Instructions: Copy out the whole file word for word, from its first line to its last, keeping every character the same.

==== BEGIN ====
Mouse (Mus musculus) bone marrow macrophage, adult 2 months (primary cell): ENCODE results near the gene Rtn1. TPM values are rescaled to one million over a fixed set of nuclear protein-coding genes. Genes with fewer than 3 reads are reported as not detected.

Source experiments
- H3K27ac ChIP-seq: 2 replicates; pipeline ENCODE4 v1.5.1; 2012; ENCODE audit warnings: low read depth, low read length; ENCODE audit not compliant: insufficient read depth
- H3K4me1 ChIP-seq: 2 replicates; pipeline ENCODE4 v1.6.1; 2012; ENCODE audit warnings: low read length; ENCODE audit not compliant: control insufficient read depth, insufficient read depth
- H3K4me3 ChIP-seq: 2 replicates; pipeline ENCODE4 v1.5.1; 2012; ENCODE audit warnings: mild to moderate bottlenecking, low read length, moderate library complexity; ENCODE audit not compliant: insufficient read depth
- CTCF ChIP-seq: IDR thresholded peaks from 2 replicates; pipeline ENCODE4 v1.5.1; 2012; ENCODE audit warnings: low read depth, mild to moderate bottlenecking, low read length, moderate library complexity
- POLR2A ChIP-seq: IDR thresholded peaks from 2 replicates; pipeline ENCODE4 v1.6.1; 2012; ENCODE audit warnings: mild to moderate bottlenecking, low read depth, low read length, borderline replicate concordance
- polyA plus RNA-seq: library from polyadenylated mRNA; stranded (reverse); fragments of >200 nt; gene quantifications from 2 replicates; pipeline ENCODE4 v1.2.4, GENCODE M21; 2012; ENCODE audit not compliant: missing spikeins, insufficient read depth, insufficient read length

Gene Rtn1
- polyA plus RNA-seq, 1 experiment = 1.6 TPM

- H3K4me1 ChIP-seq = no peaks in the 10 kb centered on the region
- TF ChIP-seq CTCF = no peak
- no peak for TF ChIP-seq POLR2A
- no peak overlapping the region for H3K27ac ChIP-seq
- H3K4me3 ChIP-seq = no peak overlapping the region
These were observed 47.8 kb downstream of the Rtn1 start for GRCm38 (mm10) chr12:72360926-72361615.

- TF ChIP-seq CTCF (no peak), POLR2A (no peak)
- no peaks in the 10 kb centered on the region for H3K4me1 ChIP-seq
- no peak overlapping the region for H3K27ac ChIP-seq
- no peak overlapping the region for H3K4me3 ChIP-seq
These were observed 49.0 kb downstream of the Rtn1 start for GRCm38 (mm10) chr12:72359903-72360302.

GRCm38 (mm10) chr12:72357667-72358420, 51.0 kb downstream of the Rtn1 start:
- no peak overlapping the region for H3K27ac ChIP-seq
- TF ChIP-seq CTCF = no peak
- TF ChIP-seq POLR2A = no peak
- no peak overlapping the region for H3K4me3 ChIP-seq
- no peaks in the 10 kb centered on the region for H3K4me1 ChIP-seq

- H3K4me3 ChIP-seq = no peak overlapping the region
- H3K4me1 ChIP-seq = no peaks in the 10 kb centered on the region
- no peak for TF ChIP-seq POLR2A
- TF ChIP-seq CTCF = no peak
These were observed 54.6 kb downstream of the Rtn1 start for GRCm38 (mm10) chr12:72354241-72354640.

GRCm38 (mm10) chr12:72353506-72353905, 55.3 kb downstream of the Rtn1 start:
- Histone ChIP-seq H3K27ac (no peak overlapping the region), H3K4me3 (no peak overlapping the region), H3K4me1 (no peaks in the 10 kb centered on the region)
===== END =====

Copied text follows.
Mouse (Mus musculus) bone marrow macrophage, adult 2 months (primary cell): ENCODE results near the gene Rtn1. TPM values are rescaled to one million over a fixed set of nuclear protein-coding genes. Genes with fewer than 3 reads are reported as not detected.

Source experiments
- H3K27ac ChIP-seq: 2 replicates; pipeline ENCODE4 v1.5.1; 2012; ENCODE audit warnings: low read depth, low read length; ENCODE audit not compliant: insufficient read depth
- H3K4me1 ChIP-seq: 2 replicates; pipeline ENCODE4 v1.6.1; 2012; ENCODE audit warnings: low read length; ENCODE audit not compliant: control insufficient read depth, insufficient read depth
- H3K4me3 ChIP-seq: 2 replicates; pipeline ENCODE4 v1.5.1; 2012; ENCODE audit warnings: mild to moderate bottlenecking, low read length, moderate library complexity; ENCODE audit not compliant: insufficient read depth
- CTCF ChIP-seq: IDR thresholded peaks from 2 replicates; pipeline ENCODE4 v1.5.1; 2012; ENCODE audit warnings: low read depth, mild to moderate bottlenecking, low read length, moderate library complexity
- POLR2A ChIP-seq: IDR thresholded peaks from 2 replicates; pipeline ENCODE4 v1.6.1; 2012; ENCODE audit warnings: mild to moderate bottlenecking, low read depth, low read length, borderline replicate concordance
- polyA plus RNA-seq: library from polyadenylated mRNA; stranded (reverse); fragments of >200 nt; gene quantifications from 2 replicates; pipeline ENCODE4 v1.2.4, GENCODE M21; 2012; ENCODE audit not compliant: missing spikeins, insufficient read depth, insufficient read length

Gene Rtn1
- polyA plus RNA-seq, 1 experiment = 1.6 TPM

- H3K4me1 ChIP-seq = no peaks in the 10 kb centered on the region
- TF ChIP-seq CTCF = no peak
- no peak for TF ChIP-seq POLR2A
- no peak overlapping the region for H3K27ac ChIP-seq
- H3K4me3 ChIP-seq = no peak overlapping the region
These were observed 47.8 kb downstream of the Rtn1 start for GRCm38 (mm10) chr12:72360926-72361615.

- TF ChIP-seq CTCF (no peak), POLR2A (no peak)
- no peaks in the 10 kb centered on the region for H3K4me1 ChIP-seq
- no peak overlapping the region for H3K27ac ChIP-seq
- no peak overlapping the region for H3K4me3 ChIP-seq
These were observed 49.0 kb downstream of the Rtn1 start for GRCm38 (mm10) chr12:72359903-72360302.

GRCm38 (mm10) chr12:72357667-72358420, 51.0 kb downstream of the Rtn1 start:
- no peak overlapping the region for H3K27ac ChIP-seq
- TF ChIP-seq CTCF = no peak
- TF ChIP-seq POLR2A = no peak
- no peak overlapping the region for H3K4me3 ChIP-seq
- no peaks in the 10 kb centered on the region for H3K4me1 ChIP-seq

- H3K4me3 ChIP-seq = no peak overlapping the region
- H3K4me1 ChIP-seq = no peaks in the 10 kb centered on the region
- no peak for TF ChIP-seq POLR2A
- TF ChIP-seq CTCF = no peak
These were observed 54.6 kb downstream of the Rtn1 start for GRCm38 (mm10) chr12:72354241-72354640.

GRCm38 (mm10) chr12:72353506-72353905, 55.3 kb downstream of the Rtn1 start:
- Histone ChIP-seq H3K27ac (no peak overlapping the region), H3K4me3 (no peak overlapping the region), H3K4me1 (no peaks in the 10 kb centered on the region)